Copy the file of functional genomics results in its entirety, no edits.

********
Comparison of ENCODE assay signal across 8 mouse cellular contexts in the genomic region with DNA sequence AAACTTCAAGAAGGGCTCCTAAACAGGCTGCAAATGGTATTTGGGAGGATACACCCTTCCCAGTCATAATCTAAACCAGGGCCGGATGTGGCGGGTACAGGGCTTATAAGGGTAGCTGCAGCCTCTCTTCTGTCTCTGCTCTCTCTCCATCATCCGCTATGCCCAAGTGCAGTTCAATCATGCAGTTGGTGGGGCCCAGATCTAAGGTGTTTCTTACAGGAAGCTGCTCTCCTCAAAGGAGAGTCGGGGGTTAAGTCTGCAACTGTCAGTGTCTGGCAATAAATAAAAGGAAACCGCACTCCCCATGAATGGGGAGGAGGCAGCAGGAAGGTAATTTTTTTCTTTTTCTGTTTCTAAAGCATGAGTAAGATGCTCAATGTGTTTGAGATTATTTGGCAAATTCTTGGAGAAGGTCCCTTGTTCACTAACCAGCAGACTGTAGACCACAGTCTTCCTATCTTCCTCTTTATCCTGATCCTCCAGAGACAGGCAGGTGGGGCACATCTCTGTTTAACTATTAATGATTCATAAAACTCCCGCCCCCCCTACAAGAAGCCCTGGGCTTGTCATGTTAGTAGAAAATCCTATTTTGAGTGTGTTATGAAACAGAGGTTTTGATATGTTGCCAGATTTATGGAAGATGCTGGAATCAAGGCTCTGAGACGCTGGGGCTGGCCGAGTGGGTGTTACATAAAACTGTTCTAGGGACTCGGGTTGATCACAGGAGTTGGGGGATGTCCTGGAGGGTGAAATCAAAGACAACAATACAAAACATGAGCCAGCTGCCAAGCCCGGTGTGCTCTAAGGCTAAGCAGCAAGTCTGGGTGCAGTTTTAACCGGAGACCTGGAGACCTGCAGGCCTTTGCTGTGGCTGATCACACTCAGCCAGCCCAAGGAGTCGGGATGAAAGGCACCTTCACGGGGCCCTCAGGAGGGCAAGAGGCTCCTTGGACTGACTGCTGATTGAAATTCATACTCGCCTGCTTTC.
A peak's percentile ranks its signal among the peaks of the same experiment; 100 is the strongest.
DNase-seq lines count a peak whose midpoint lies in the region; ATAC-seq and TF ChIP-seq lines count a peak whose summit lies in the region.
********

Comparison of ENCODE assay signal across 8 mouse cellular contexts in the genomic region with DNA sequence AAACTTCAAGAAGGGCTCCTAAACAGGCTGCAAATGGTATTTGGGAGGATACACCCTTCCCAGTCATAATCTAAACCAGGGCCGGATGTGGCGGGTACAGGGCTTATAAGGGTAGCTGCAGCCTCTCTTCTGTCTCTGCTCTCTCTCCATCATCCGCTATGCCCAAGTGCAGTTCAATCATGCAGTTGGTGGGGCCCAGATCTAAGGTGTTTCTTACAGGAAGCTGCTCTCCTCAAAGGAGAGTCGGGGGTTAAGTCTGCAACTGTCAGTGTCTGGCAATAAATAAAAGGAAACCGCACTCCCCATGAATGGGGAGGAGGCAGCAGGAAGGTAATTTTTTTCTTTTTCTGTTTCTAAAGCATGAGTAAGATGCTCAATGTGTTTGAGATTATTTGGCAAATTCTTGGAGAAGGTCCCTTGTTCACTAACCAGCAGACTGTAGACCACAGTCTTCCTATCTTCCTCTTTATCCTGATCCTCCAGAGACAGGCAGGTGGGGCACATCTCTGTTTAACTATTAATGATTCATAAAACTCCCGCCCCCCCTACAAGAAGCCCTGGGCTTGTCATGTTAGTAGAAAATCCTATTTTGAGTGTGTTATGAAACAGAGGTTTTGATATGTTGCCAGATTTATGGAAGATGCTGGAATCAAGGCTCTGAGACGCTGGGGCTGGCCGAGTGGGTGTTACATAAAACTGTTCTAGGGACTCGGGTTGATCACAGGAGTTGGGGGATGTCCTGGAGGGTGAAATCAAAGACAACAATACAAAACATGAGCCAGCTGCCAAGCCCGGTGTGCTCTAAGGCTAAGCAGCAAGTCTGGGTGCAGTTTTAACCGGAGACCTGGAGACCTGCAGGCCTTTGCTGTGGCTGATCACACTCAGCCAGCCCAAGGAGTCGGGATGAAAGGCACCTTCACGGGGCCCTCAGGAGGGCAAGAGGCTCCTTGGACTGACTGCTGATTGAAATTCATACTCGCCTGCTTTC.
A peak's percentile ranks its signal among the peaks of the same experiment; 100 is the strongest.
DNase-seq lines count a peak whose midpoint lies in the region; ATAC-seq and TF ChIP-seq lines count a peak whose summit lies in the region.